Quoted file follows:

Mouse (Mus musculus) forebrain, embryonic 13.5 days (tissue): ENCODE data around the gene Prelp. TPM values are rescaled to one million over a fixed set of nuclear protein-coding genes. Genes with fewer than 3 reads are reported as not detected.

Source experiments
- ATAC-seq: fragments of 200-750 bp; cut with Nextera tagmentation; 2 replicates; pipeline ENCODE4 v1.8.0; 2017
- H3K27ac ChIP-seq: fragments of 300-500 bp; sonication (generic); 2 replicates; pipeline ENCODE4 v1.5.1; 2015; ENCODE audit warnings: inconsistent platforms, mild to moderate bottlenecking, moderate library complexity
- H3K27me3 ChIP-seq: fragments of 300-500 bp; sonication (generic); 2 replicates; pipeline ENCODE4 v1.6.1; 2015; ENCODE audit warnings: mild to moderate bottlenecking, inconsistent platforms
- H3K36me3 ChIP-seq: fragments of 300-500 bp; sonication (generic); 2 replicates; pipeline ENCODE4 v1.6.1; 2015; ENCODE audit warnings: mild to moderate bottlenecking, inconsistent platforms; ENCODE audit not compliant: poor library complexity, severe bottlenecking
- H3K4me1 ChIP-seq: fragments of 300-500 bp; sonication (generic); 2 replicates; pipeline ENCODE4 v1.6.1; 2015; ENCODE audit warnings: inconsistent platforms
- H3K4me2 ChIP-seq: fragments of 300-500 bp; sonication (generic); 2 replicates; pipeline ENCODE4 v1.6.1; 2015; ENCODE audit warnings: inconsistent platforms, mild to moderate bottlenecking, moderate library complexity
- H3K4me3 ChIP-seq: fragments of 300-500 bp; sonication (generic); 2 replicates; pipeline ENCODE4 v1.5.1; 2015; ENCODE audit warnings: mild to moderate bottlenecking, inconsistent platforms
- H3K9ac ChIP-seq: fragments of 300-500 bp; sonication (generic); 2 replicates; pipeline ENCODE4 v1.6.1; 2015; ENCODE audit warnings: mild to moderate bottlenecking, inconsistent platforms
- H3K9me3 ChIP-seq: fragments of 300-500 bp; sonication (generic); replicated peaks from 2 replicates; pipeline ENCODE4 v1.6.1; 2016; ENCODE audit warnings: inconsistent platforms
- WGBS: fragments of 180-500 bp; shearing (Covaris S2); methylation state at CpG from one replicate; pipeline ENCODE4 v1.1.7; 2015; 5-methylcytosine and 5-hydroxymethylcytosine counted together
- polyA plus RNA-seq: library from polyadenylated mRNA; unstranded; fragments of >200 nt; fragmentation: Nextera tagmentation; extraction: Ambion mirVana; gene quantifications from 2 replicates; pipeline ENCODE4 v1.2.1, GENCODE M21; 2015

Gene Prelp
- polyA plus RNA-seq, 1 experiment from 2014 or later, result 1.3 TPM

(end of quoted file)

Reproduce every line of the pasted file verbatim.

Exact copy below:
Mouse (Mus musculus) forebrain, embryonic 13.5 days (tissue): ENCODE data around the gene Prelp. TPM values are rescaled to one million over a fixed set of nuclear protein-coding genes. Genes with fewer than 3 reads are reported as not detected.

Source experiments
- ATAC-seq: fragments of 200-750 bp; cut with Nextera tagmentation; 2 replicates; pipeline ENCODE4 v1.8.0; 2017
- H3K27ac ChIP-seq: fragments of 300-500 bp; sonication (generic); 2 replicates; pipeline ENCODE4 v1.5.1; 2015; ENCODE audit warnings: inconsistent platforms, mild to moderate bottlenecking, moderate library complexity
- H3K27me3 ChIP-seq: fragments of 300-500 bp; sonication (generic); 2 replicates; pipeline ENCODE4 v1.6.1; 2015; ENCODE audit warnings: mild to moderate bottlenecking, inconsistent platforms
- H3K36me3 ChIP-seq: fragments of 300-500 bp; sonication (generic); 2 replicates; pipeline ENCODE4 v1.6.1; 2015; ENCODE audit warnings: mild to moderate bottlenecking, inconsistent platforms; ENCODE audit not compliant: poor library complexity, severe bottlenecking
- H3K4me1 ChIP-seq: fragments of 300-500 bp; sonication (generic); 2 replicates; pipeline ENCODE4 v1.6.1; 2015; ENCODE audit warnings: inconsistent platforms
- H3K4me2 ChIP-seq: fragments of 300-500 bp; sonication (generic); 2 replicates; pipeline ENCODE4 v1.6.1; 2015; ENCODE audit warnings: inconsistent platforms, mild to moderate bottlenecking, moderate library complexity
- H3K4me3 ChIP-seq: fragments of 300-500 bp; sonication (generic); 2 replicates; pipeline ENCODE4 v1.5.1; 2015; ENCODE audit warnings: mild to moderate bottlenecking, inconsistent platforms
- H3K9ac ChIP-seq: fragments of 300-500 bp; sonication (generic); 2 replicates; pipeline ENCODE4 v1.6.1; 2015; ENCODE audit warnings: mild to moderate bottlenecking, inconsistent platforms
- H3K9me3 ChIP-seq: fragments of 300-500 bp; sonication (generic); replicated peaks from 2 replicates; pipeline ENCODE4 v1.6.1; 2016; ENCODE audit warnings: inconsistent platforms
- WGBS: fragments of 180-500 bp; shearing (Covaris S2); methylation state at CpG from one replicate; pipeline ENCODE4 v1.1.7; 2015; 5-methylcytosine and 5-hydroxymethylcytosine counted together
- polyA plus RNA-seq: library from polyadenylated mRNA; unstranded; fragments of >200 nt; fragmentation: Nextera tagmentation; extraction: Ambion mirVana; gene quantifications from 2 replicates; pipeline ENCODE4 v1.2.1, GENCODE M21; 2015

Gene Prelp
- polyA plus RNA-seq, 1 experiment from 2014 or later, result 1.3 TPM